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70

"Accelerate instantly" would imply that a photon takes many different velocities at the same point in time. In fact, it would imply that a photon takes on every velocity between $0$ and $c$ simultaneously, but that clearly makes no sense at all - a particle cannot have many instantaneous velocities simultaneously. When a photon is created, it is ...


51

The Earth takes 23 hours 56 minutes to rotate once. But that is not relevant to most people. Sure, the stars will be in the same position again after 23 hours 56 minutes, but the sun will not be in the same position. It is far more important, for most people, to measure the time from noon to noon. And the average time from noon to noon is 24 hours. This is ...


50

The answer depends on your definition of a day. If you define a day as we usually define it in the Earth (time between the Sun is at noon or average time between sunrises, a 24 hours day in Earth), the length of a day in the Moon is the synodic period of the Moon and it takes 29.530589 days (29 d 12 h 44 min 2.9 s). Anyway, if you define a day as rotation ...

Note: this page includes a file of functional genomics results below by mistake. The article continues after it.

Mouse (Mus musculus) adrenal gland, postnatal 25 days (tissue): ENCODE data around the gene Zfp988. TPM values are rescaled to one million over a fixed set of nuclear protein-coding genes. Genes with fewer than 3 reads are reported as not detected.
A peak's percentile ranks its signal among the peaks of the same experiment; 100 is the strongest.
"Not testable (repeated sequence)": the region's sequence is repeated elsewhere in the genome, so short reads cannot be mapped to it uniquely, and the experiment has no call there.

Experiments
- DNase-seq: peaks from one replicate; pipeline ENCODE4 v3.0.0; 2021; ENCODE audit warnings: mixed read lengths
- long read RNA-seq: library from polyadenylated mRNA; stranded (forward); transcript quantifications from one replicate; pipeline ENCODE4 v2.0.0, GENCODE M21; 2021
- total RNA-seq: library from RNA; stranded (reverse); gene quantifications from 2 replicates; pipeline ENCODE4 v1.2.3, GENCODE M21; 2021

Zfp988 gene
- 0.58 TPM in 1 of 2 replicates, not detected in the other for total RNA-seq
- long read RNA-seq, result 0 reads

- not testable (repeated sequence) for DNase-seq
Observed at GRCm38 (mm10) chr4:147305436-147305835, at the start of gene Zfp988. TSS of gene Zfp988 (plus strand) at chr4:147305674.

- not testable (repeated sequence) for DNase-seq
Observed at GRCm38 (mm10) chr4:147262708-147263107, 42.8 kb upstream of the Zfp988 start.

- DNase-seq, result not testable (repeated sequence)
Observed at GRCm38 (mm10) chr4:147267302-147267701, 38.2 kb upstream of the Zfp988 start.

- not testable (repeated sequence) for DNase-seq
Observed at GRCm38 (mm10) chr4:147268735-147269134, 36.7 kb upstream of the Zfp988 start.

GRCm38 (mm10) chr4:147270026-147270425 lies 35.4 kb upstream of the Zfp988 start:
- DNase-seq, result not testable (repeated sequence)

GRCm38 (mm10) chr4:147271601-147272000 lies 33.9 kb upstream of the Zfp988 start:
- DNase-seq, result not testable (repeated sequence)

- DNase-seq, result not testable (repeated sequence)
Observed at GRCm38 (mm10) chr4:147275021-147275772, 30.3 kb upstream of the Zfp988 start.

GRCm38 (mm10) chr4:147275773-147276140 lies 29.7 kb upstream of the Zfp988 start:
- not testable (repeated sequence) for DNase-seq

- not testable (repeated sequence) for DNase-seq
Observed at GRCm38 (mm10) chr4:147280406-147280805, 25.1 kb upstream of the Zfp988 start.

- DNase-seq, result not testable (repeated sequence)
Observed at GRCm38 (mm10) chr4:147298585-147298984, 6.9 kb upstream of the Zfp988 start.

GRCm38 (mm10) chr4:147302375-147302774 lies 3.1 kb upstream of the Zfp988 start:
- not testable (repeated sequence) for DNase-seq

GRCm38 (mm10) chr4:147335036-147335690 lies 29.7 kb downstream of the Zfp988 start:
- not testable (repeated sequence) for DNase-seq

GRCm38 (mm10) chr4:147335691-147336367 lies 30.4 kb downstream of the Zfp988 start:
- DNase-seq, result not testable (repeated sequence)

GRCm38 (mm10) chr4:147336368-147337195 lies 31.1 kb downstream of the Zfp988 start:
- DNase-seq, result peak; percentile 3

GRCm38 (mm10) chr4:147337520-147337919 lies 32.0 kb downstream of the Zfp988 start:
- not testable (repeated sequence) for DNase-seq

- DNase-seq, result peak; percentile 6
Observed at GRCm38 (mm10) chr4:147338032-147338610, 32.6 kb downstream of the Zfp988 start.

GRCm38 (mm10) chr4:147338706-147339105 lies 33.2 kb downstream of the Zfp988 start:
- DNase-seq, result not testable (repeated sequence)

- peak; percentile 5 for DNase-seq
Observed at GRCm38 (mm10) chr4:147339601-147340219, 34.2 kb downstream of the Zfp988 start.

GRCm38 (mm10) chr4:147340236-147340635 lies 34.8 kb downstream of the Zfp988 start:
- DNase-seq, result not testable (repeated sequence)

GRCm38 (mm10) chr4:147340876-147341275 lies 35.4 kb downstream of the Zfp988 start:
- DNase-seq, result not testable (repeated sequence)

48

Ancient Egyptians and Mesopotamians came up with “administrative” calendars of 30 days, that were easier to calculate than “real” lunar months of sometimes 29, sometimes 30 days. At the end of the 12 months, they added five days of religious observances, sometimes positive, sometimes negative. When Julius Caesar conquered Egypt, he knew about the very ...


29

You make a great point. The reason behind the discrepancy between the dates is due to a complicated history behind it. The calendar is based on the calendar created by ancient Romans, which is based on one Moon cycle. One lunar cycle is 29.53 days. www.universetoday.com/20620/lunar-year/ which does not evenly divide into the 365.25 days of ...


28

We teach the students: Sidereal day: In 23 h 56 min the earth rotates 360° Solar day: In 24 h the earth rotates 361° You should not teach your students that. You should instead teach your students that it takes the Earth 23 hours and 56 minutes to rotate 360° with respect to the remote stars. So why do we use a 24 hour day? The reason we use a 24 hour day ...


22

Yes, you are right. We don't only see the Sun 8 minutes in the past, we actually see the past of everything in space. We even see our closest companion, the Moon, 1 second in the past. The further an object is from us the longer its light takes to reach us since the speed of light is finite and distance in space are really big.


21